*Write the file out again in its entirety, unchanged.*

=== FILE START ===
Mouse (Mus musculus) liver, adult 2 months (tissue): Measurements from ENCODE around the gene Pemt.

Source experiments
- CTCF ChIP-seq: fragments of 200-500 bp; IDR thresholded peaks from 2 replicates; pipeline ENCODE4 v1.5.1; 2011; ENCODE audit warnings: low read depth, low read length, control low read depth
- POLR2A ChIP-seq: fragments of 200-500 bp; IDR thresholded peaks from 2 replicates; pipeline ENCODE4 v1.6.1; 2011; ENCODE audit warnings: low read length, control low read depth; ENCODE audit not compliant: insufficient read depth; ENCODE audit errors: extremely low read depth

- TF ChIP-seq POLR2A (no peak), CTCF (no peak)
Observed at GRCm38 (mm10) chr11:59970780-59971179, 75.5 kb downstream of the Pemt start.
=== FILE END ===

Mouse (Mus musculus) liver, adult 2 months (tissue): Measurements from ENCODE around the gene Pemt.

Source experiments
- CTCF ChIP-seq: fragments of 200-500 bp; IDR thresholded peaks from 2 replicates; pipeline ENCODE4 v1.5.1; 2011; ENCODE audit warnings: low read depth, low read length, control low read depth
- POLR2A ChIP-seq: fragments of 200-500 bp; IDR thresholded peaks from 2 replicates; pipeline ENCODE4 v1.6.1; 2011; ENCODE audit warnings: low read length, control low read depth; ENCODE audit not compliant: insufficient read depth; ENCODE audit errors: extremely low read depth

- TF ChIP-seq POLR2A (no peak), CTCF (no peak)
Observed at GRCm38 (mm10) chr11:59970780-59971179, 75.5 kb downstream of the Pemt start.